Bull Game promises to be the troupes most intrinsically "Dallas" shows yet. As with much of DWZ's work, the immersive aspect forces audiences to examine their own value systems.
American Theatre Magazine
A primordial ritual, the Bull Game depicts Western culture’s regression into atavism as it finds catharsis in violence. Despite the hosts’ attempts to elevate the competition to the level of religious ceremony, the game remains a celebration of ego where points are not awarded for scoring but, instead, are based on how well contestants showboat and belittle each other. The game taps into a deep-seated aspect of the human condition and succeeds in creating an event that speaks to our underlying fears. In the Bull Game, one gains nobility only through violence. In myth, heroes are forced to violence because of their nobility. This is a world where mythology has gone wrong and turned into nightmare disconnected from the collective moral consciousness that imbued bloodshed with virtue.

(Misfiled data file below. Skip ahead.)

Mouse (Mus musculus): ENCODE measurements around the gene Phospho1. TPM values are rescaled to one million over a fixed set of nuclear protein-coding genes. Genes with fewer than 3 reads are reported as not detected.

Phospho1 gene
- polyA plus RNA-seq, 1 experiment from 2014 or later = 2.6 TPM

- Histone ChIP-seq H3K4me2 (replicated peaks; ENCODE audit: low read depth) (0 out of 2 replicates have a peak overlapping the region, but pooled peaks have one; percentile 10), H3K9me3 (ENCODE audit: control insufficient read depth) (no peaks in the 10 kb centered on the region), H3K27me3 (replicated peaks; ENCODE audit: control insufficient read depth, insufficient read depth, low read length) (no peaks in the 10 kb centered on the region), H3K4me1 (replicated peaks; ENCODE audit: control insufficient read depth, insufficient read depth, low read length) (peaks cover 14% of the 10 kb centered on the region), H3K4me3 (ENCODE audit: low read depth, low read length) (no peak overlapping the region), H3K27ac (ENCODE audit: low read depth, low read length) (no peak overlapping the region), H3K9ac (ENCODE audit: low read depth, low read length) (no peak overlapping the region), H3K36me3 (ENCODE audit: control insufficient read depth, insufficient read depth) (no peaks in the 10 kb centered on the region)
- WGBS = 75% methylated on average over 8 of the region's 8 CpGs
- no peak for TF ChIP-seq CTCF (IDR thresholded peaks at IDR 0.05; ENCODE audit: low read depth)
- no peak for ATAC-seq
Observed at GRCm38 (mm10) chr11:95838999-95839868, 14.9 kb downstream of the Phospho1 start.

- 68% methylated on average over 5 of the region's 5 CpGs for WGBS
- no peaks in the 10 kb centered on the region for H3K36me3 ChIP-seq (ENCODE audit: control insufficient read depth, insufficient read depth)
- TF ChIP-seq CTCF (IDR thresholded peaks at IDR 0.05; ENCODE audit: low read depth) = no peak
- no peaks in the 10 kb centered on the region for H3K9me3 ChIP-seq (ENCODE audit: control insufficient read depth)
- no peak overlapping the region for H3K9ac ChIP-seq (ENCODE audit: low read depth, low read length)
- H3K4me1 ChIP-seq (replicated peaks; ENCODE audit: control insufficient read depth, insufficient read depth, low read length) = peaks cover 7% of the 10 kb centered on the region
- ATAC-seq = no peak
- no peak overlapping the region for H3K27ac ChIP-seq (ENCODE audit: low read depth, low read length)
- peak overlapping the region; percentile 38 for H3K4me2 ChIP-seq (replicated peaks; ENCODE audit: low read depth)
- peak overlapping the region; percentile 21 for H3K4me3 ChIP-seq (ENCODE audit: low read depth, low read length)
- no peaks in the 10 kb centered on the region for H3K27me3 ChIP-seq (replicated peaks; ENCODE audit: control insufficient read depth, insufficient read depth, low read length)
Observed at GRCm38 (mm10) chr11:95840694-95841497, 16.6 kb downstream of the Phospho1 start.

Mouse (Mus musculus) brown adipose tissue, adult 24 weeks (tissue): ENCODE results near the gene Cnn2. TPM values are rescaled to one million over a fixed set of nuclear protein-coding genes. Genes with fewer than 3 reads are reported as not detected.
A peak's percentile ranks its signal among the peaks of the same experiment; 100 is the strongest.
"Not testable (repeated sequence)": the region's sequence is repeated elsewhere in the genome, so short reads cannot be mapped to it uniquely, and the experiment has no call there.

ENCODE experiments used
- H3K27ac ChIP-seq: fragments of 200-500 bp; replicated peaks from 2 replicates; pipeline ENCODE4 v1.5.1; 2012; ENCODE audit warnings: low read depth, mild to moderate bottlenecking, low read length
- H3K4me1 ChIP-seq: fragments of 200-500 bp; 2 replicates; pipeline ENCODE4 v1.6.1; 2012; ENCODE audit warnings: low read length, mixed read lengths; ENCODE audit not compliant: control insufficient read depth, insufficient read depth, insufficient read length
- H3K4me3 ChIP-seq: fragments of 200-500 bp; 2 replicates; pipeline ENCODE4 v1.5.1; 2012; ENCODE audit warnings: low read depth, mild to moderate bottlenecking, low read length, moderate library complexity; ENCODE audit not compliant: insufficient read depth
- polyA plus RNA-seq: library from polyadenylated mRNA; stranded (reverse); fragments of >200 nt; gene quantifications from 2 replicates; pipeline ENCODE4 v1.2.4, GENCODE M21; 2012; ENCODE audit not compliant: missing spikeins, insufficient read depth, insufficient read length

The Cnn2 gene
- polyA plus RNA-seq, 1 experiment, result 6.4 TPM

Bold and intelligent. Bull Game linked the contagious quality of anger, the prodigious enthusiasm of Dallas sports fans, and polytheistic rites of sacrifice and fecundity.